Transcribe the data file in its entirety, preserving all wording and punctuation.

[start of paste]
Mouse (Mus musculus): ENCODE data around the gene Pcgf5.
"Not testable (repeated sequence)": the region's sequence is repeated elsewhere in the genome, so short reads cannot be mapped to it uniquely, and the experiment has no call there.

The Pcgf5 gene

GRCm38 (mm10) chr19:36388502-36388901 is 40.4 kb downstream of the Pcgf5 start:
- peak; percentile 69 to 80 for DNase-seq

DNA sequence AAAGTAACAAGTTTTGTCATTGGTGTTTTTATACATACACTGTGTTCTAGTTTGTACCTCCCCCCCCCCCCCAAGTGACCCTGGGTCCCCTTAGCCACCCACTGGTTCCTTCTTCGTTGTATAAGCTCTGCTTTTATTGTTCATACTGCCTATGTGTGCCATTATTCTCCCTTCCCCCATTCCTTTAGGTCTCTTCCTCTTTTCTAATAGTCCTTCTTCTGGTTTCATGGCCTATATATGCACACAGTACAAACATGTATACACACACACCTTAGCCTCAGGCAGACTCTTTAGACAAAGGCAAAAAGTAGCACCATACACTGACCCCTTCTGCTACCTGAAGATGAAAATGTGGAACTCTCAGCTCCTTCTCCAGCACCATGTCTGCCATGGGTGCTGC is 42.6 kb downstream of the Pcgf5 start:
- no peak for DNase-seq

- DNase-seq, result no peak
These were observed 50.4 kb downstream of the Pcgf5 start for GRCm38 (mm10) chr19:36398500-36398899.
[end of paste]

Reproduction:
Mouse (Mus musculus): ENCODE data around the gene Pcgf5.
"Not testable (repeated sequence)": the region's sequence is repeated elsewhere in the genome, so short reads cannot be mapped to it uniquely, and the experiment has no call there.

The Pcgf5 gene

GRCm38 (mm10) chr19:36388502-36388901 is 40.4 kb downstream of the Pcgf5 start:
- peak; percentile 69 to 80 for DNase-seq

DNA sequence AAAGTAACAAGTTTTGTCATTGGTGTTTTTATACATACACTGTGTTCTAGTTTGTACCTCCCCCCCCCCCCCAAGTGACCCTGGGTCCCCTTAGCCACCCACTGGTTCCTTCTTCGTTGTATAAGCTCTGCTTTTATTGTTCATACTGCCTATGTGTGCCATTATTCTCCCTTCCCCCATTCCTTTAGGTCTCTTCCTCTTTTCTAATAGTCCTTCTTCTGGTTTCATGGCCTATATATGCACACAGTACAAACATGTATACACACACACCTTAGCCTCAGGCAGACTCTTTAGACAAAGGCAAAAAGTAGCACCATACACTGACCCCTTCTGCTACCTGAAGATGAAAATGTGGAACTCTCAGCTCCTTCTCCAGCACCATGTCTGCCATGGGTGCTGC is 42.6 kb downstream of the Pcgf5 start:
- no peak for DNase-seq

- DNase-seq, result no peak
These were observed 50.4 kb downstream of the Pcgf5 start for GRCm38 (mm10) chr19:36398500-36398899.